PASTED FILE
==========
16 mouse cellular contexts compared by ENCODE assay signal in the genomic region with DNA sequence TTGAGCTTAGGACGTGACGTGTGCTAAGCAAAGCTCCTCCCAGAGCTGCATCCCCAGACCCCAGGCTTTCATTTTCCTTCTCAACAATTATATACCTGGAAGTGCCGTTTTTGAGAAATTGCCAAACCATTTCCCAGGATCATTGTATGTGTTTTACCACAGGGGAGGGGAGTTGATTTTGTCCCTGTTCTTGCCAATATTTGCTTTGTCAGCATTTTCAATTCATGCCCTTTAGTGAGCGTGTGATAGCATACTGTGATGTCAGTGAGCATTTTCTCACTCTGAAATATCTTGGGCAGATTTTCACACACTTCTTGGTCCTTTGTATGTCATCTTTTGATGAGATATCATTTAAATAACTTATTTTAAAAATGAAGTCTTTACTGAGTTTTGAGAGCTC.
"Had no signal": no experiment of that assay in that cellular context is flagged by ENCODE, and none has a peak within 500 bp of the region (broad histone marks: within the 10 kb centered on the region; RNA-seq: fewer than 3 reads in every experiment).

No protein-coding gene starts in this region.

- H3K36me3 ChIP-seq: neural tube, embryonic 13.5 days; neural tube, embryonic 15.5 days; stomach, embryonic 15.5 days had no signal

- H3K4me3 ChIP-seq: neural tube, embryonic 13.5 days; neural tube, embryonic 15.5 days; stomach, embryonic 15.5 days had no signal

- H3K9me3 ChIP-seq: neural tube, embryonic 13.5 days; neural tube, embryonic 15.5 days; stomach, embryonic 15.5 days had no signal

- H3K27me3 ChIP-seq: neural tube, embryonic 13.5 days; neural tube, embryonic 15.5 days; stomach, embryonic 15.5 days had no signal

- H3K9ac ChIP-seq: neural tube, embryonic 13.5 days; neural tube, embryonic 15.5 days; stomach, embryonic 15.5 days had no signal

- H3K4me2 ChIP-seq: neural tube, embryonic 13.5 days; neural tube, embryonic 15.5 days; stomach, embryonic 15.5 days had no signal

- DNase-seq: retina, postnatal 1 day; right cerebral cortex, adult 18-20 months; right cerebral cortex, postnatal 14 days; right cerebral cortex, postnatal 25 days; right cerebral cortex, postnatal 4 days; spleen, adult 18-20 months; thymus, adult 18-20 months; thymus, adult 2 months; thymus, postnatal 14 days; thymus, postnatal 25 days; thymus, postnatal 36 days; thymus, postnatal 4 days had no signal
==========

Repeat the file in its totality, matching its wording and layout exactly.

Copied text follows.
16 mouse cellular contexts compared by ENCODE assay signal in the genomic region with DNA sequence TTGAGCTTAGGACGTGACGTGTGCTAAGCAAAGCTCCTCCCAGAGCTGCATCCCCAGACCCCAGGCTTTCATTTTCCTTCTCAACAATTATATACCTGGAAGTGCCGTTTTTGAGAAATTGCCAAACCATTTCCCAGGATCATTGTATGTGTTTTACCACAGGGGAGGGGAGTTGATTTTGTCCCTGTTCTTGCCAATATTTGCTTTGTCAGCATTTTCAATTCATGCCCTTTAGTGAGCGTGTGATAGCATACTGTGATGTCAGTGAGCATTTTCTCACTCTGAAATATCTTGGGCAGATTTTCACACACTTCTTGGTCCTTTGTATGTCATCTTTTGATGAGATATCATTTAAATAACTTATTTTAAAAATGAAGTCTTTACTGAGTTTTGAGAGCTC.
"Had no signal": no experiment of that assay in that cellular context is flagged by ENCODE, and none has a peak within 500 bp of the region (broad histone marks: within the 10 kb centered on the region; RNA-seq: fewer than 3 reads in every experiment).

No protein-coding gene starts in this region.

- H3K36me3 ChIP-seq: neural tube, embryonic 13.5 days; neural tube, embryonic 15.5 days; stomach, embryonic 15.5 days had no signal

- H3K4me3 ChIP-seq: neural tube, embryonic 13.5 days; neural tube, embryonic 15.5 days; stomach, embryonic 15.5 days had no signal

- H3K9me3 ChIP-seq: neural tube, embryonic 13.5 days; neural tube, embryonic 15.5 days; stomach, embryonic 15.5 days had no signal

- H3K27me3 ChIP-seq: neural tube, embryonic 13.5 days; neural tube, embryonic 15.5 days; stomach, embryonic 15.5 days had no signal

- H3K9ac ChIP-seq: neural tube, embryonic 13.5 days; neural tube, embryonic 15.5 days; stomach, embryonic 15.5 days had no signal

- H3K4me2 ChIP-seq: neural tube, embryonic 13.5 days; neural tube, embryonic 15.5 days; stomach, embryonic 15.5 days had no signal

- DNase-seq: retina, postnatal 1 day; right cerebral cortex, adult 18-20 months; right cerebral cortex, postnatal 14 days; right cerebral cortex, postnatal 25 days; right cerebral cortex, postnatal 4 days; spleen, adult 18-20 months; thymus, adult 18-20 months; thymus, adult 2 months; thymus, postnatal 14 days; thymus, postnatal 25 days; thymus, postnatal 36 days; thymus, postnatal 4 days had no signal